“Is our children Learning?”

December 1, 2006 | By | 1 Reply More

This is not a comment on the verbal acuity of our esteemed leader. Rather a reference to a subject that has been bandied about in education circles for over a decade, yet doesn’t seem to be changing. The difference between mental regurgitation and learning.

Techno idiots, huh? Then we have our work cut out for us is a recent entry at ZDNet about teaching methods based on 1950’s standards being applied to Google-era kids. The problem is that anything students can be made to memorize is always a few keystrokes away, yet the education system is geared toward memorizing and old methods of looking things up. What graduates are often missing is the ability to parse information, to get reasonable sense from a pile of data.
This ties in neatly with the recent postings (one sample) about conspiracy theories. Schools are churning out experts in copying and pasting, but thinking skills are left behind.This issue is not new. As the son of a college physics teacher, I remember my father fuming about the quality of thinking skills coming from high schools back in the 1970’s. The problem wasn’t noted with those who chose physics, but rather with the required courses for non-science majors. This is among a population of incoming freshmen who generally scored 95th percentile or better on their boards.
Ever since schools had to redirect teachers from general teaching to teaching for passing standard tests, actual learning has suffered. Sure, the graduates are experts at scamming multiple choice quizzes, but can they think on their feet?

Now with the internet maturing, it takes significantly less effort to generate a term paper from a guaranteed-A seed paper using tools designed to confuse plagiarism detectors, than to actually learn a topic. There is also a powerful bureaucracy holding education standards steady. It will take at least a generation before the established purpose of education steers from preparing students to work in factories to preparing them to thrive in the information age.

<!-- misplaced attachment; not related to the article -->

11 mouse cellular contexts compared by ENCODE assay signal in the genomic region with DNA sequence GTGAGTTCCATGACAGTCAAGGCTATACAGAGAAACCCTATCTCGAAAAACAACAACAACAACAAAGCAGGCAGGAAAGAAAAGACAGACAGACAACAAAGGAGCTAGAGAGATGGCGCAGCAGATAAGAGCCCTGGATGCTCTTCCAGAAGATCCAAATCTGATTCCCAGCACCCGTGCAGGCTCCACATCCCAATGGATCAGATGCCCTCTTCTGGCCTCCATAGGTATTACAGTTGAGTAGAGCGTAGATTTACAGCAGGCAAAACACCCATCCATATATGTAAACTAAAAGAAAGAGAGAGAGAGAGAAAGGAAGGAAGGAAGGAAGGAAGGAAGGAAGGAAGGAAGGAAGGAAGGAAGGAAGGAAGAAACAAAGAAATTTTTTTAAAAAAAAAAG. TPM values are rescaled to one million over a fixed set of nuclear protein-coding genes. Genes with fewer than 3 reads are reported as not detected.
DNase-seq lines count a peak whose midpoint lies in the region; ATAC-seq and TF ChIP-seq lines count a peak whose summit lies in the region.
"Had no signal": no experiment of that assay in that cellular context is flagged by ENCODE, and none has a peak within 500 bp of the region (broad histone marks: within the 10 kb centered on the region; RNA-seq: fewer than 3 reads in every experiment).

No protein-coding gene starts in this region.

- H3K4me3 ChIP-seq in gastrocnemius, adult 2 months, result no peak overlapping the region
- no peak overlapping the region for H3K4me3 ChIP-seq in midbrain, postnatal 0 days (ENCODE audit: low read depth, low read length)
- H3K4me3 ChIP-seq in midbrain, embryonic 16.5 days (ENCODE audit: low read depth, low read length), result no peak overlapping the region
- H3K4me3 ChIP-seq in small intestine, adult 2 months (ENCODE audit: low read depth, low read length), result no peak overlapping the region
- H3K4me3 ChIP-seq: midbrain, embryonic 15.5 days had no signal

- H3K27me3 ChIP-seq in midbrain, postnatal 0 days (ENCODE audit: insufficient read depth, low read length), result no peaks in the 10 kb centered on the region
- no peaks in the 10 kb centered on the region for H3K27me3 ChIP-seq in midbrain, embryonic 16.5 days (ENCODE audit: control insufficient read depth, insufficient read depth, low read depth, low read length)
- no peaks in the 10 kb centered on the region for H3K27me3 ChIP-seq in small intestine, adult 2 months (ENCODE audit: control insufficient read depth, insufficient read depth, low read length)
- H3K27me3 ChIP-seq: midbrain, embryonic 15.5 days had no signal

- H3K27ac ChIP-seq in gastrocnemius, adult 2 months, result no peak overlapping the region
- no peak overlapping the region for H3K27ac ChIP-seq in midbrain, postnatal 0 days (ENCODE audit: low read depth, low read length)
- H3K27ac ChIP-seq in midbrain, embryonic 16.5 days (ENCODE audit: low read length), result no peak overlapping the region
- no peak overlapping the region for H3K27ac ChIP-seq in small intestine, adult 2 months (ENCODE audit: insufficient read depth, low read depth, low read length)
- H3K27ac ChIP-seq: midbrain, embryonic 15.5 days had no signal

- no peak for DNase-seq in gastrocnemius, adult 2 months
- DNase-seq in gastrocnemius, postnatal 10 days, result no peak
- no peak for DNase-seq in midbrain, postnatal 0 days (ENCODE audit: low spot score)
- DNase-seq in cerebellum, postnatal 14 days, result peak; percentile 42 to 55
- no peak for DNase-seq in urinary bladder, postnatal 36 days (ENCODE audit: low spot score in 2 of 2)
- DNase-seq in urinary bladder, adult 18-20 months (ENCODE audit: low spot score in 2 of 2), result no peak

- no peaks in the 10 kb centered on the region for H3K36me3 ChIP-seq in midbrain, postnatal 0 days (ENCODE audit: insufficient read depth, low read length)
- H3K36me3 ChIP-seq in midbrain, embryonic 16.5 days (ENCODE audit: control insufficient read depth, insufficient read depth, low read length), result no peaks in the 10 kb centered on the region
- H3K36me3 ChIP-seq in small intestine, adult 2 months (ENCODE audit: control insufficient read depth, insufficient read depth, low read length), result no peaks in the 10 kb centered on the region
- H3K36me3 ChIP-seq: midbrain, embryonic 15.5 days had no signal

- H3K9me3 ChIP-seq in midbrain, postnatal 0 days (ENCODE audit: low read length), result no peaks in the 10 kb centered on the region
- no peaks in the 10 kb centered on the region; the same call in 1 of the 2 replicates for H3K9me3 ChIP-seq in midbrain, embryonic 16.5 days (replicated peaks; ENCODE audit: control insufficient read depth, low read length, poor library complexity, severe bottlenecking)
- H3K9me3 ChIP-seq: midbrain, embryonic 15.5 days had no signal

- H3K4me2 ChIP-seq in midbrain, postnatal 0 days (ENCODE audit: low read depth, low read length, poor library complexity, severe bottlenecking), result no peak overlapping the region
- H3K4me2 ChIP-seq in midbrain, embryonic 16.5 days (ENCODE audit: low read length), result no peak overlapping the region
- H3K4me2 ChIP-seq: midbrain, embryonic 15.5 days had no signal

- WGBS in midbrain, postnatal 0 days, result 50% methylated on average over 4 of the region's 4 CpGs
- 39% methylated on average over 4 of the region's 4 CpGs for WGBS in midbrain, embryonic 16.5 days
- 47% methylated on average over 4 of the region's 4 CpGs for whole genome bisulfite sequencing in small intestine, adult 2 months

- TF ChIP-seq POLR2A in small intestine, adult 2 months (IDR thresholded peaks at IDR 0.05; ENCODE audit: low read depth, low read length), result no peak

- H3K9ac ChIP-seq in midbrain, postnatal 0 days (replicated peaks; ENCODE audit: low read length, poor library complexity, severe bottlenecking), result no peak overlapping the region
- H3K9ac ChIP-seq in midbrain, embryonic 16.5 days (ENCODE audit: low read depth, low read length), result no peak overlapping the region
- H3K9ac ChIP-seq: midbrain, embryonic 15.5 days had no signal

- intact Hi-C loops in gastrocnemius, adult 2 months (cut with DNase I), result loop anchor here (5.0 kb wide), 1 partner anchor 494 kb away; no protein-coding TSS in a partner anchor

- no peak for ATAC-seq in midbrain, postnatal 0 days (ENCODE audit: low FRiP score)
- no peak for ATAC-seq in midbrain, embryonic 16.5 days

Meanwhile, it’s up to parents to teach their children how to look at information (like T.V. commercials) and gain insight (it’s a cheap piece of plastic that has about 1 hour of play in it). Teach them to look at a live lion at the zoo, and consider how its life is different than its wild kin, or lion cartoon characters. Teach them to look at the sky and make up their own constellations, while explaining that complex patterns just happen.

Learning mnemonics is still good: “In 1493 Columbus sailed the deep blue sea” is one of my favorites (from the original “Lost in Space”). But memorizing only goes so far. For a good Columbus essay, ask them to write about the good ship Niña and its crew. This will make them actually search, and think.

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About the Author ()

A convoluted mind behind a curly face. A regular traveler, a science buff, and first generation American. Graying of hair, yet still verdant of mind. Lives in South St. Louis City. See his personal website for (too much) more.

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  1. Dan says:

    I am a recent high school graduate and what you've written here jives with my experience as part of "the system". I recall from my social studies class in particular, my teacher often expressed exasperation that she was unable to go into a topic with more depth, because we needed to move on to cover everything on the finals. I also remember how many of my classmates would take information at face value, and I wondered when their sense of critical thinking fell off. My parents have always emphasized looking at "both sides of the issue" and examining something more deeply than its superficial appearance, so the inability to, as you've stated, "parse information" is something alien to me. I make a good devil's advocate for it.

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